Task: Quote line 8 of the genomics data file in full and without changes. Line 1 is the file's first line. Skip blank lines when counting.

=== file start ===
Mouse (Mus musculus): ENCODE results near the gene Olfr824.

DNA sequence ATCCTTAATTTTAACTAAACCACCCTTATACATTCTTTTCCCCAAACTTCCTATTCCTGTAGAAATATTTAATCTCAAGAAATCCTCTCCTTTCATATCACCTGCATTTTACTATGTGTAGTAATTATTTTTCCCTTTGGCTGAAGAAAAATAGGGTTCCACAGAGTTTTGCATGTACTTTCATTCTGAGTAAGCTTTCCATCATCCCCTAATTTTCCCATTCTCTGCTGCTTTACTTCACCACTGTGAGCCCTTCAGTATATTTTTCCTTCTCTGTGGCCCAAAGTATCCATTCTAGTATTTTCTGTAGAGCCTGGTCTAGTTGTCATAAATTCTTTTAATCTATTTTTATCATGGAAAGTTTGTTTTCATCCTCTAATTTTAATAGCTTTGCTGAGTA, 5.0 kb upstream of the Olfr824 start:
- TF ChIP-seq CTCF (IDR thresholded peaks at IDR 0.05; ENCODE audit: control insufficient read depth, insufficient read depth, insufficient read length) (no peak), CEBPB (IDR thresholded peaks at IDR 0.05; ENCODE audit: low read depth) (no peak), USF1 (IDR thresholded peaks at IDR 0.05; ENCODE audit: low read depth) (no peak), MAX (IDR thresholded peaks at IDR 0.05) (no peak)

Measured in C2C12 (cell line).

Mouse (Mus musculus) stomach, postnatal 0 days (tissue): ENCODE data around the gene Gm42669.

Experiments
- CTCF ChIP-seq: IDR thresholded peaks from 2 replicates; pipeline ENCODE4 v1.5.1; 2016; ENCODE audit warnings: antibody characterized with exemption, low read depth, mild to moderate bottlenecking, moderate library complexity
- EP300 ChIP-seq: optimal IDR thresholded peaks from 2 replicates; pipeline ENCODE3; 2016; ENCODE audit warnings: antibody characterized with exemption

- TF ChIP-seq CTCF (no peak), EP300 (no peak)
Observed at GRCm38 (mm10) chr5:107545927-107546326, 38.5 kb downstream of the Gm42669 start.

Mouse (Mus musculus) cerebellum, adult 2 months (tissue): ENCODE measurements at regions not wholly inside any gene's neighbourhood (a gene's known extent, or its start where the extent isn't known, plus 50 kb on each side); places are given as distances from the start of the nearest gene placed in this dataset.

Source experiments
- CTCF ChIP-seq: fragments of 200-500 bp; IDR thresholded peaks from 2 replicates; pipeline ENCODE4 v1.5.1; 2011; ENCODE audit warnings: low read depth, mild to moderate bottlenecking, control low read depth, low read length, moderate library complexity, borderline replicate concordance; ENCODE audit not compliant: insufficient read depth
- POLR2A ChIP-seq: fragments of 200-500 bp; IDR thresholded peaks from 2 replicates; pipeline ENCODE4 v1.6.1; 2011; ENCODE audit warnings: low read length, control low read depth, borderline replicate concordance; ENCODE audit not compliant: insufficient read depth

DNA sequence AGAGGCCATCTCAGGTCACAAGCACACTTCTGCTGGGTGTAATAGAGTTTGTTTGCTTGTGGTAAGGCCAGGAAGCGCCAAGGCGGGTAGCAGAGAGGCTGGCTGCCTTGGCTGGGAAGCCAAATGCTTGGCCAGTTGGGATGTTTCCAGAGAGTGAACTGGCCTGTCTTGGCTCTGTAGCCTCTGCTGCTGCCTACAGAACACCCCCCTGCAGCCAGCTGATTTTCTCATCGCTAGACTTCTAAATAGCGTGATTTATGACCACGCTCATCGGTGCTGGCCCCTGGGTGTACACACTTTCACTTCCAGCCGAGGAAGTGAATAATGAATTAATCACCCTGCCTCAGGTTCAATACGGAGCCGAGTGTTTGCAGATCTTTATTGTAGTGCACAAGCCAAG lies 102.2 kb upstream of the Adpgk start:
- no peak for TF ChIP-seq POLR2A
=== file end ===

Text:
- EP300 ChIP-seq: optimal IDR thresholded peaks from 2 replicates; pipeline ENCODE3; 2016; ENCODE audit warnings: antibody characterized with exemption